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How Much Pesticide Residue on Your Produce? FDA Doesn't Know New GAO report reveals FDA doing scant

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posted on Nov, 8 2014 @ 07:46 PM
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And that is not the point of this thread nor the article I referenced. You refresh your memory. The article is amount the lack of and poor methodolgy of testing imported (and domestic) produce to ensure that it meets the minimum standards set by our country for food safetly. Certainly a public safety concern.

As it stands now, with only 1/10 of 1% of imports being tested (with poor methods) we have no idea what is on the food we eat.

Now you may think that's fine, that is your perogative; however, I don't. I think it is appalling.




posted on Nov, 8 2014 @ 07:51 PM
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a reply to: FyreByrd




The article is amount the lack of and poor methodolgy of testing imported (and domestic) produce to ensure that it meets the minimum standards set by our country for food safetly.

I agree that's a concern. I said that.

I don't know why you had to throw Monsanto into it. It just muddies the water, as you can see.



posted on Nov, 8 2014 @ 07:55 PM
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originally posted by: Sabiduria
a reply to: FyreByrd

We need to remember that just because the FDA approves something, doesn't mean that it works. Look at the Dr Oz scandal. All those "miracle" pills for weight loss and other various things that were approved by the FDA but they don't work and we know they don't work.


Thank you for pointing this out. Whether or not the existing standards are actually protecting life or not is a whole other question.

The point here is that, whatever the standards, the verification of adherance to them is non-existance so why should any farmer, or importer, or processing company spend the money to ensure a complaint product. Compliance is expensive unless the fines and penalties for non compliance cost more.

That is the point and the agenda of big business.

Are you the least concerned about contaminated foods (poisions of all sorts - industrial waste more likely, radiation, disease - think e coli outbreaks). Without inspections using good methods of testing - how will anyone know.



posted on Nov, 8 2014 @ 07:59 PM
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a reply to: Phage

Let's forget that GMO products messes with the RNA of plants, animals and humans. The fact that less pesticides get used totally makes it worth it.

Exogenous plant MIR168a specifically targets mammalian LDLRAP1: evidence of cross-kingdom regulation by microRNA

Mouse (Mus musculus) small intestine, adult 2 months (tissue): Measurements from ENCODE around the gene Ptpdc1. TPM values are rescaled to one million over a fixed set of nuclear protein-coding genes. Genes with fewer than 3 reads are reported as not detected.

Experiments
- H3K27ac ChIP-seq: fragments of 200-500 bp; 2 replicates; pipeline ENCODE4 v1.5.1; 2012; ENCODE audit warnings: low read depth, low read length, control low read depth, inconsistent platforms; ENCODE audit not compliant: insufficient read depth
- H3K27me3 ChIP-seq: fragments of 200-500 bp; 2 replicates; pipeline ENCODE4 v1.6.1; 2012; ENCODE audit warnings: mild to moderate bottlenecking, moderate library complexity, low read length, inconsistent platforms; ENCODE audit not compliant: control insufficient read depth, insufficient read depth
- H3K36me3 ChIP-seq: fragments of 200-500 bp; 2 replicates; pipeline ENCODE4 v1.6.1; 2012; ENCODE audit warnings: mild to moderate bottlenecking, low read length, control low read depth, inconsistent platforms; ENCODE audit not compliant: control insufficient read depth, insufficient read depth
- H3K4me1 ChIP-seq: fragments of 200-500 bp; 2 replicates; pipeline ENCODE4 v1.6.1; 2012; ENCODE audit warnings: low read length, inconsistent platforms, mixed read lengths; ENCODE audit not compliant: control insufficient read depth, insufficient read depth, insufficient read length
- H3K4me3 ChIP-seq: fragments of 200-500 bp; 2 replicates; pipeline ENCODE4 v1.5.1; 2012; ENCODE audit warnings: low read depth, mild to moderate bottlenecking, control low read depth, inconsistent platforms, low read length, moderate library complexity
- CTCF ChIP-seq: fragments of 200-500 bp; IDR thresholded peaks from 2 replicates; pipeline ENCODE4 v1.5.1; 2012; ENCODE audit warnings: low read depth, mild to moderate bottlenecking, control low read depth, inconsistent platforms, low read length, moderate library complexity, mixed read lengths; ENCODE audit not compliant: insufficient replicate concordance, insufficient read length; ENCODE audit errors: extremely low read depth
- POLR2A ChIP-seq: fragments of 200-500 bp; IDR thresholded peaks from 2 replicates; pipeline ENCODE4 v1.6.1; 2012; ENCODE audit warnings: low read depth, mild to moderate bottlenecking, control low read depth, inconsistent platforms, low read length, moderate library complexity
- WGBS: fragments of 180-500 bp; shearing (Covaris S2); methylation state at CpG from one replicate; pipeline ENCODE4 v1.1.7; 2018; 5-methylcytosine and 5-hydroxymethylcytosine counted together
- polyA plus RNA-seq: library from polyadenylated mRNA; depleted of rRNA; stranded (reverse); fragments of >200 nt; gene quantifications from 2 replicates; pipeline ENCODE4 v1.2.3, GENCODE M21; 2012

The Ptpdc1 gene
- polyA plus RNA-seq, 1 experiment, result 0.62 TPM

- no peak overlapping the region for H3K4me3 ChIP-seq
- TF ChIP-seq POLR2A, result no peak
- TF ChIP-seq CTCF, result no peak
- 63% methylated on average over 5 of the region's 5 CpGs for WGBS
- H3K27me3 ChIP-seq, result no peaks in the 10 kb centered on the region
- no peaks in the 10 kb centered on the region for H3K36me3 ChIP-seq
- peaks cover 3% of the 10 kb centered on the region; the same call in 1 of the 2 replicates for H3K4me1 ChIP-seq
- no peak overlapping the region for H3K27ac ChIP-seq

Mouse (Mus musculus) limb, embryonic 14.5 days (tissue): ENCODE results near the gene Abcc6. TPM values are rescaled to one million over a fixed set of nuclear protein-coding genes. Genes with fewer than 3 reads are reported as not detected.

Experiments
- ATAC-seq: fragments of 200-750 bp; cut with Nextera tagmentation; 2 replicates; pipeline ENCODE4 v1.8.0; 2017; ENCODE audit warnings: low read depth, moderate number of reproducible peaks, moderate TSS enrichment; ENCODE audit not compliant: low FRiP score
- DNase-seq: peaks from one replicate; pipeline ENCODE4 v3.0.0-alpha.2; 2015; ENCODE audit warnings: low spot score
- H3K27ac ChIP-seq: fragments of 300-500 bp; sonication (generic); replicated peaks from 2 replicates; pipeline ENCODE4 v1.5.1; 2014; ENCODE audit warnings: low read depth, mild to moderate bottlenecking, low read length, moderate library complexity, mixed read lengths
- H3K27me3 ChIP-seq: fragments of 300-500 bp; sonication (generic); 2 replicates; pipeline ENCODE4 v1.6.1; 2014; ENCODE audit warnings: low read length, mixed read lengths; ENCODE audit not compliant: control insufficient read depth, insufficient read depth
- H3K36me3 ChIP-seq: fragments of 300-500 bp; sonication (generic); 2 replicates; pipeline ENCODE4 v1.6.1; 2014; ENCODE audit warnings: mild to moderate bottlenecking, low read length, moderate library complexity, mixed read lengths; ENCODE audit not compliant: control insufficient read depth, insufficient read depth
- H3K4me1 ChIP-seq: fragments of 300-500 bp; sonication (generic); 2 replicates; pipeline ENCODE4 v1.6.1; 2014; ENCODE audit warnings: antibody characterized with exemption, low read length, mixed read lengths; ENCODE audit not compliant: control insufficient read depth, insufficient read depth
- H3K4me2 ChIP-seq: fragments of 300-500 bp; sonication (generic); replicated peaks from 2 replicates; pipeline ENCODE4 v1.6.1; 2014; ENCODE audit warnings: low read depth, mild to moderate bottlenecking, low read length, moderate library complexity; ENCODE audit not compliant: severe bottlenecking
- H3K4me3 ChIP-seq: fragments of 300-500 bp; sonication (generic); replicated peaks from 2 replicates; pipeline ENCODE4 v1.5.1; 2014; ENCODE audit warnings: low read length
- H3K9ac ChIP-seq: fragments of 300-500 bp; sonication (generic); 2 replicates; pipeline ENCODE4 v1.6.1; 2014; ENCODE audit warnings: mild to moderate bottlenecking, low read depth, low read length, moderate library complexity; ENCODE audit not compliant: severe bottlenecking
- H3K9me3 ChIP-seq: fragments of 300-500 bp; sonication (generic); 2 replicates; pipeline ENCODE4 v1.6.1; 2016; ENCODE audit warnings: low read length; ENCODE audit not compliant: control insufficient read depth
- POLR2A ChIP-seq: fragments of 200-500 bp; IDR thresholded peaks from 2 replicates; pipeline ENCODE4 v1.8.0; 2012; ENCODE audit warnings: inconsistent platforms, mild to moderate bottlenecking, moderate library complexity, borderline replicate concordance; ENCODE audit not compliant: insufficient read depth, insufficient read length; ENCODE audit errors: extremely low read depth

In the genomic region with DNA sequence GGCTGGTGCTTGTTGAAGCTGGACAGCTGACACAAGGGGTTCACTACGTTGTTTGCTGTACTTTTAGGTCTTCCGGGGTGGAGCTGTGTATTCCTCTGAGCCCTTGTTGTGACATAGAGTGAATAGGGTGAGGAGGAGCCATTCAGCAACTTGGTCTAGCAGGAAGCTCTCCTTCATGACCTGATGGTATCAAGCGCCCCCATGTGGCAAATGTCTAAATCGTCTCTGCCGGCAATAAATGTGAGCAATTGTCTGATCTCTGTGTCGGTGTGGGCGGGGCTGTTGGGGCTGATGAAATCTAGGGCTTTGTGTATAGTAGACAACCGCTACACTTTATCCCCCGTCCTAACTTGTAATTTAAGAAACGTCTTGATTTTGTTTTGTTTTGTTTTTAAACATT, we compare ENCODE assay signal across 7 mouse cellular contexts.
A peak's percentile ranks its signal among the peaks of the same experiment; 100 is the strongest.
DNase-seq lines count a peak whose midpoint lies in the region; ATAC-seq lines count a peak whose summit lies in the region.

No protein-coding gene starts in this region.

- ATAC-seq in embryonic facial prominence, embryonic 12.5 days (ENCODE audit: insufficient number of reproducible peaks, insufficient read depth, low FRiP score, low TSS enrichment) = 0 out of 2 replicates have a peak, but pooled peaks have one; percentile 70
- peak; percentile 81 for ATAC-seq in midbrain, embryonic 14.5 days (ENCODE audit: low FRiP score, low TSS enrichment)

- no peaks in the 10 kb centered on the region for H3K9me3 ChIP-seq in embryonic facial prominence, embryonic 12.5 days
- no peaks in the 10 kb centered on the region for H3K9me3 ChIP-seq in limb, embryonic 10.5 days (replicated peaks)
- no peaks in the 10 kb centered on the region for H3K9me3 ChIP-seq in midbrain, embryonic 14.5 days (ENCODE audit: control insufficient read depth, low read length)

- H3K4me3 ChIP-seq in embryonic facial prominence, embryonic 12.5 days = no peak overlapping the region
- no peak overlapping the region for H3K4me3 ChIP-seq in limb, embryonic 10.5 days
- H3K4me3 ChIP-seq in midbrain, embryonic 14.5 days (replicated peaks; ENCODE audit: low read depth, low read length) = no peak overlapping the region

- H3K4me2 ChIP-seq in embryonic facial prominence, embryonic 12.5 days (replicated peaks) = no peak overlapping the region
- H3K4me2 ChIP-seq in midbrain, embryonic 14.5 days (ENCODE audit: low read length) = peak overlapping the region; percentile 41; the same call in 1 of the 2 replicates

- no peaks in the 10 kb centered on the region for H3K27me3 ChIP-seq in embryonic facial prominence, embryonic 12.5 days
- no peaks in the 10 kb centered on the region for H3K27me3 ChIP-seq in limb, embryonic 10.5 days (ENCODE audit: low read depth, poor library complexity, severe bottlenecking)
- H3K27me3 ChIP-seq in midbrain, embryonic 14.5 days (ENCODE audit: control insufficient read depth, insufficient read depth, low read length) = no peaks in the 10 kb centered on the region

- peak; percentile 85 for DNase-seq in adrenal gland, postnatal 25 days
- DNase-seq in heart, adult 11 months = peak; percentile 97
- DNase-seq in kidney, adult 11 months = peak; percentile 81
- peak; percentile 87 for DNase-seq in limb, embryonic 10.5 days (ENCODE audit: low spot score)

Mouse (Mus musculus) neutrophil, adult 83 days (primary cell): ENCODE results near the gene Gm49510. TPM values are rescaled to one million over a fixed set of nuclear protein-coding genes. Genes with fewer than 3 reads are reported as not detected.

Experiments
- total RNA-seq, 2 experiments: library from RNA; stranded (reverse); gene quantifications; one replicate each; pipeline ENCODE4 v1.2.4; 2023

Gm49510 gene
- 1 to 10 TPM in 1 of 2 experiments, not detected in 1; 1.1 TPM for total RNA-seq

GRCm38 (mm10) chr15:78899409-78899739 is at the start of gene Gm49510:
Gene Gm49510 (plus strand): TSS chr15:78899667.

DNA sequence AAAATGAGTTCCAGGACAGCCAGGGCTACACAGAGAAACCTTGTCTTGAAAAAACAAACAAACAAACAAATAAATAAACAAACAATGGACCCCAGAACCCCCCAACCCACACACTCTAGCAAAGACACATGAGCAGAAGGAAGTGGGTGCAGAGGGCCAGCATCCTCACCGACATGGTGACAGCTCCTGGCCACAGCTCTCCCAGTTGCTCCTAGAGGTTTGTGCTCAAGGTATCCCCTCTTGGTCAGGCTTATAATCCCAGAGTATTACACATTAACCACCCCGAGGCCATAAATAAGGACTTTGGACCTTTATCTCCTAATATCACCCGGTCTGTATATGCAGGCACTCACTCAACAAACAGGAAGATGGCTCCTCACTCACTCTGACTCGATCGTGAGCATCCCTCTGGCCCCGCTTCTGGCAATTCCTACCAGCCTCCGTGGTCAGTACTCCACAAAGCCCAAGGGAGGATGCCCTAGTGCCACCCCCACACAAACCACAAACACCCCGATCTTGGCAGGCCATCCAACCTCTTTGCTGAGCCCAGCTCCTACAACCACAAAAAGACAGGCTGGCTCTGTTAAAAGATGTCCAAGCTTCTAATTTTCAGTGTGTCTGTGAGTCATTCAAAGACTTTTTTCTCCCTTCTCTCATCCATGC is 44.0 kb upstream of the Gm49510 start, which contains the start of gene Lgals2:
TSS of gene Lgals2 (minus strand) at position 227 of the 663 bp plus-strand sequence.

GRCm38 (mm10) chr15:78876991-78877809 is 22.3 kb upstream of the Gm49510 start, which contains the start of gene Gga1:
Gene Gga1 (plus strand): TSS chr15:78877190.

or how about this, I'm sure this is nothing to worry about either:


Female rats fed genetically modified (GM) soya produced excessive numbers of severely stunted pups with over half of the litter dying within three weeks, and the surviving pups are sterile.

These alarming findings came from the laboratory of senior scientist Dr. Irina Ermakova at the Institute of Higher Nervous Activity and Neurophysiology of the Russian Academy of Sciences in Moscow. The experiments began two years ago, and the initial findings hit the world press when Ermakova was invited to speak at the 11 th Russian Gastroenterological Week in Moscow in October 2005

GM Soya Fed Rats: Stunted, Dead, or Sterile



posted on Nov, 8 2014 @ 08:00 PM
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a reply to: Sabiduria




Let's forget that GMO products messes with the RNA of plants, animals and humans.

Let's forget that the topic is inadequate testing for pesticides by the FDA.



posted on Nov, 8 2014 @ 08:04 PM
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originally posted by: ThichHeaded
a reply to: Phage

You know.. i have always wondered about this.. not just this gmo bs.. cause really we are being forced to eat this if you don't grow your own food.. but things in general.. what makes something so crappy become so popular.. elected officials, videos, drugs, hookers.. why?

And the other question is... with it being such a crappy product why does it stay on the market? Usually in free trade the people dictate things.. not the government.


Because so called 'free-trade' is a fallacy. Free-Trade tends to imply that consumers make an informed decision on their buying choices. This could not be further from the truth especailly in this day and age of super-monopolies and cartels. This is true not only with food purchases but all other necessity purchases (Gas, Electricity, Communication, etc.)

But the 'free-market' crowd will say "you don't have to buy it" when THEY have rigged and fight tooth and nail to maintain that very system. Don't want to buy Gas - what are your realistic choices? Don't like your cable provider - any alternative other then shutting it down?